Earlier this year, lawmakers passed a wide-ranging medical cannabis expansion bill, which would have allowed out-of-state residents to obtain temporary licenses, permitted licensed businesses to deliver marijuana to customers and eliminated jail time for for first-time possession convictions. But Gov. Kevin Stitt (R) then vetoed the bill, and lawmakers didn’t hold a vote to override the action.
Oklahoma activists also filed a proposed marijuana legalization ballot measure in December, but it’s unlikely the campaign can gather enough signatures to put the measure before voters this November. Their signature-gathering was largely delayed due to the coronavirus pandemic, and only last week did the state Supreme Court rule that the campaign could initiate petitioning. Supporters now have about 90 days to gather nearly 178,000 signatures from registered voters.
Photo courtesy of Max Pixel
Virginia Lawmakers Announce Plans To Legalize Marijuana, One Day After Decriminalization Takes Effect
Only a day after a new marijuana decriminalization law took effect in Virginia, top state lawmakers are announcing that they’re already looking ahead to full legalization.
A group of Democratic legislators on Thursday announced plans to introduce a bill to legalize and regulate a commercial cannabis market in the state. While the measure isn’t set to be filed until next year, lawmakers framed legalization as necessary in the fight for social and racial justice.
“Decriminalizing marijuana is an important step in mitigating racial disparities in the criminal justice system, but there is still much work to do,” House Majority Leader Charniele Herring (D) said in a press release. “While marijuana arrests across the nation have decreased, arrests in Virginia have increased.”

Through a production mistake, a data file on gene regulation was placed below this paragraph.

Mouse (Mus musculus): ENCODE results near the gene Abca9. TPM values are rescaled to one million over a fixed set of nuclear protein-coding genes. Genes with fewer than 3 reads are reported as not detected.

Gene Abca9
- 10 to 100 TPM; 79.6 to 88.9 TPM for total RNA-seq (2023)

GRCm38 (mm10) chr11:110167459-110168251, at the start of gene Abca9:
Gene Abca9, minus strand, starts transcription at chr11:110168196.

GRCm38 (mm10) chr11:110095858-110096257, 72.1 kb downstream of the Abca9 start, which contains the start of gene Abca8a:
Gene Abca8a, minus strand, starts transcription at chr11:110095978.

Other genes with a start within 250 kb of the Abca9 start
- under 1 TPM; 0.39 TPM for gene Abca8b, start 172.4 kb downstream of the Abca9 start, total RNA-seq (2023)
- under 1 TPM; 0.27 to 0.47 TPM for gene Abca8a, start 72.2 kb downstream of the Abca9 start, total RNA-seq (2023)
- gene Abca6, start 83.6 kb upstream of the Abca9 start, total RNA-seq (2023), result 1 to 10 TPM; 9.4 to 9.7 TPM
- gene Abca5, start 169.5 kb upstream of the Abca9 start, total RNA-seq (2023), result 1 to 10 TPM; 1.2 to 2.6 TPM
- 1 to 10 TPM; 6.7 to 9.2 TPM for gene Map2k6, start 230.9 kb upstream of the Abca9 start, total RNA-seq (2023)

Other lawmakers backing the broader legalization push include Sens. Adam Ebbin (D) and Jennifer McClellan (D), as well as Del. Steve Heretick (D).
On Wednesday, the state’s new marijuana decriminalization policy took effect. The law, approved by lawmakers earlier this year and signed by Gov. Ralph Northam (D), removes criminal penalties for low-level marijuana possession. Under the change, having up to an ounce of cannabis is now punishable by a $25 fine and no threat of jail time or a criminal record.
Prior Virginia law punished simple marijuana possession with up to 30 days in jail, a $500 fine and a long-term criminal record.
“This bill will prevent low-level offenders from receiving jail time for simple possession while we move toward legalization with a framework that addresses both public safety and racial equity in an emerging market,” Herring said of the new law, which she sponsored in the House of Delegates and Ebbin led in the Senate.
The decriminalization measure also contains a provision to study future legalization. It requires a bevy of executive agencies, including “the Secretaries of Agriculture and Forestry, Finance, Health and Human Resources, and Public Safety and Homeland Security,” to convene an expert working group to study the matter. That panel’s report is due in November.